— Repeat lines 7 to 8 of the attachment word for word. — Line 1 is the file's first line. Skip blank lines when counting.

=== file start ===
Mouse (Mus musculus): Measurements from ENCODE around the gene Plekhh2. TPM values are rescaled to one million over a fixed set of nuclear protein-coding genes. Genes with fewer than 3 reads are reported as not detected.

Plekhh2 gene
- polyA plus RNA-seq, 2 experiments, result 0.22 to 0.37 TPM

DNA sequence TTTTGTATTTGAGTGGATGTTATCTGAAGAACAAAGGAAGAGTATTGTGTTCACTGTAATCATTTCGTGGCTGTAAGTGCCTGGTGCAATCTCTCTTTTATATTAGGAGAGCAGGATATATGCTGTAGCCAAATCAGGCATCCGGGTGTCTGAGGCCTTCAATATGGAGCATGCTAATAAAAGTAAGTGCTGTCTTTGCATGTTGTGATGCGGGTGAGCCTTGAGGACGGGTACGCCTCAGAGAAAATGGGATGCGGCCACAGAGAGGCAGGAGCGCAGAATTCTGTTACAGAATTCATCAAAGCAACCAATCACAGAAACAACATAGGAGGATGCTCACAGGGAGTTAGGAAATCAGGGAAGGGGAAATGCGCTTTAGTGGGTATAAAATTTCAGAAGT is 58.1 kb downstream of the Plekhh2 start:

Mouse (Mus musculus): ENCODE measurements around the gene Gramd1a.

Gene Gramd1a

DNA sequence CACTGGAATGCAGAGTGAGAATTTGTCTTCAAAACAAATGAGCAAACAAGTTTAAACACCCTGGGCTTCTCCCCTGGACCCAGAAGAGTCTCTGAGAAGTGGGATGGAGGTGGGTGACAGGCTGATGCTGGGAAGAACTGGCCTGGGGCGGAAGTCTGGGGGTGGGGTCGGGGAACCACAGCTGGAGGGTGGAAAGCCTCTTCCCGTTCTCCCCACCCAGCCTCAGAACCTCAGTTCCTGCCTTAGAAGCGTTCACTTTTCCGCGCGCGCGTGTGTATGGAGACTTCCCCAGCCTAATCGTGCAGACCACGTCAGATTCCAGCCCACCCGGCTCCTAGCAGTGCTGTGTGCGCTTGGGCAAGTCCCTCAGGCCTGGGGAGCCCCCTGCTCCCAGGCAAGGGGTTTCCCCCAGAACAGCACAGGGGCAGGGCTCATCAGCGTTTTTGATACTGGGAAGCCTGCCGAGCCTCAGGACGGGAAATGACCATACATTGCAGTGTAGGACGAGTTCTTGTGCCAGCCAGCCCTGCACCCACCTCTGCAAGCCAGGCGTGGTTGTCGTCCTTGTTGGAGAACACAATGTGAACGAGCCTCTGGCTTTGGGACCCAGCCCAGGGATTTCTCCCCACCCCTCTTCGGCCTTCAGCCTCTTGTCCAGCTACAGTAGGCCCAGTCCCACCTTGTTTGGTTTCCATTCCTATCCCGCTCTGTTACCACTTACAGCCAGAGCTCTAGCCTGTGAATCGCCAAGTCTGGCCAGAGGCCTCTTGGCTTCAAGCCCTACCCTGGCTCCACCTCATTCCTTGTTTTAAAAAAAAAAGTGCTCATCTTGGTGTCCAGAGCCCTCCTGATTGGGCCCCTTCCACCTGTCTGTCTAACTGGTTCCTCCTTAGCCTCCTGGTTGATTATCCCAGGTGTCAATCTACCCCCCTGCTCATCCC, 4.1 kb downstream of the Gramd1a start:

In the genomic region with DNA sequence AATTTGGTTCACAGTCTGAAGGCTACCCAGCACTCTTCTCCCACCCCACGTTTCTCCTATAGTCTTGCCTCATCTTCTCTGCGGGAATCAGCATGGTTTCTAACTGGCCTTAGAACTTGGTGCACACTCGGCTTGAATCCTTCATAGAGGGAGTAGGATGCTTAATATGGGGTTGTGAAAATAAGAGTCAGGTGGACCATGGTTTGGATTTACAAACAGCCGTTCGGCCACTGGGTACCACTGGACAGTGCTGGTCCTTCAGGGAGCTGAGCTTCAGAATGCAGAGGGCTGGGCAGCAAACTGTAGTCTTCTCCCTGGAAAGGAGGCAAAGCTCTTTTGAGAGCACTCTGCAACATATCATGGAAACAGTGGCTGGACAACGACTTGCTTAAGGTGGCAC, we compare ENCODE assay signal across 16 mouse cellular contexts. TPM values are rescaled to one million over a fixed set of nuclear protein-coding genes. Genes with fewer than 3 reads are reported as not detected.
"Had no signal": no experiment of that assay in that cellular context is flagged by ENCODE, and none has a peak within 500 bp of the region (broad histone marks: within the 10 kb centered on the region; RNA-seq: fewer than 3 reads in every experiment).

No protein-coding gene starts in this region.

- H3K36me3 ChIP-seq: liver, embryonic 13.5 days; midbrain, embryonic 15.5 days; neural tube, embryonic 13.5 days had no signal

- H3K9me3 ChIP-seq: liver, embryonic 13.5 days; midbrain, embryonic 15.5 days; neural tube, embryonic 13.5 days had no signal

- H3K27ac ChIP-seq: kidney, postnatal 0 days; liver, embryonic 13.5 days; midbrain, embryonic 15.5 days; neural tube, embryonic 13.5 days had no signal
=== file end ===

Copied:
DNA sequence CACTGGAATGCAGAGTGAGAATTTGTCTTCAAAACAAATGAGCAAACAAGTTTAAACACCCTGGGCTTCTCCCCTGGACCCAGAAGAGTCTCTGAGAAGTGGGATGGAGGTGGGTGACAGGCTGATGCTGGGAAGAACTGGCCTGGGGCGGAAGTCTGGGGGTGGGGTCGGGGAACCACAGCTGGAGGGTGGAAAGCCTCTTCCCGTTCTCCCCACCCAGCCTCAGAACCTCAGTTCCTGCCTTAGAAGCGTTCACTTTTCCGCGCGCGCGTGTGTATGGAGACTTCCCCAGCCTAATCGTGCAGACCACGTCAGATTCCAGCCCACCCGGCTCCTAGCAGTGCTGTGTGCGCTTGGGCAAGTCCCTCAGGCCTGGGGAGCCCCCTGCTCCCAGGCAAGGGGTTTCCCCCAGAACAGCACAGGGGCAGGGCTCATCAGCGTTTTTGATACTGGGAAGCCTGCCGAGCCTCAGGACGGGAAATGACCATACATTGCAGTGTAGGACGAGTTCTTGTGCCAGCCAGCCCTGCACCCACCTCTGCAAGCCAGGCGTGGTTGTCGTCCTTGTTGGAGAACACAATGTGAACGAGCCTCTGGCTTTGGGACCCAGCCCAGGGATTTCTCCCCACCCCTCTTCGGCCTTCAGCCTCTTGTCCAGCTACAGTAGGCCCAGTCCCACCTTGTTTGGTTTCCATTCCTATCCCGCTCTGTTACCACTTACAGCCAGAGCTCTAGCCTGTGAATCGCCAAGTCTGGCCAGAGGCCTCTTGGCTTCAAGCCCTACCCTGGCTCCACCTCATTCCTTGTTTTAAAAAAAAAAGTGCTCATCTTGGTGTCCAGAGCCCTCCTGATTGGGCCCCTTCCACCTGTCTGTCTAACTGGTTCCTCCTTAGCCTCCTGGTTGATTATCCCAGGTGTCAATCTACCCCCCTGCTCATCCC, 4.1 kb downstream of the Gramd1a start:

In the genomic region with DNA sequence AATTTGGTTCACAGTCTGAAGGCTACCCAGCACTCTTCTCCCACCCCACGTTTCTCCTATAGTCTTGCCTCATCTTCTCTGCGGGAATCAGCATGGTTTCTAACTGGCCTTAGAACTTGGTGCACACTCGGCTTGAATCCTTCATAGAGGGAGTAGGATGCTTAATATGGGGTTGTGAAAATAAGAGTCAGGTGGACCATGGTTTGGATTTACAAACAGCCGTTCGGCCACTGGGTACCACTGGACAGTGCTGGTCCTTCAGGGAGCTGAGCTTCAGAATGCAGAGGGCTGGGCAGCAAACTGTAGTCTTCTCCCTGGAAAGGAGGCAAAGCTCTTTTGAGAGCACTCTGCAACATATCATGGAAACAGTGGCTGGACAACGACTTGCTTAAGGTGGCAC, we compare ENCODE assay signal across 16 mouse cellular contexts. TPM values are rescaled to one million over a fixed set of nuclear protein-coding genes. Genes with fewer than 3 reads are reported as not detected.